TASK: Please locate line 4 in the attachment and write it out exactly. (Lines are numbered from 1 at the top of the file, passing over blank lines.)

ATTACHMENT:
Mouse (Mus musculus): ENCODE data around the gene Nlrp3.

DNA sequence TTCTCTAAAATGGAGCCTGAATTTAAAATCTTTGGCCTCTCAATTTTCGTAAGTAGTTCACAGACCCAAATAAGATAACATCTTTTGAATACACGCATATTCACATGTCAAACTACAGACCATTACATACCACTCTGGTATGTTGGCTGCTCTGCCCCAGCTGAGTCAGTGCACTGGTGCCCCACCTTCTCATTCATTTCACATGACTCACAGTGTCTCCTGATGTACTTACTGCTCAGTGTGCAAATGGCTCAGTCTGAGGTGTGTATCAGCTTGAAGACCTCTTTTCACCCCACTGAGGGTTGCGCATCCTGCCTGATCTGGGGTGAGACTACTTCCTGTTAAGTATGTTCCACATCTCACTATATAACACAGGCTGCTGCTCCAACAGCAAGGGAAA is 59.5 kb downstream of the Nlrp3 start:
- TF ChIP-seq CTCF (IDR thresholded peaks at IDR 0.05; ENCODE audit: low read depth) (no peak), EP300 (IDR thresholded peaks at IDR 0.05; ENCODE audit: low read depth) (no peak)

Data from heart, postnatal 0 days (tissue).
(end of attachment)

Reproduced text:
Data from heart, postnatal 0 days (tissue).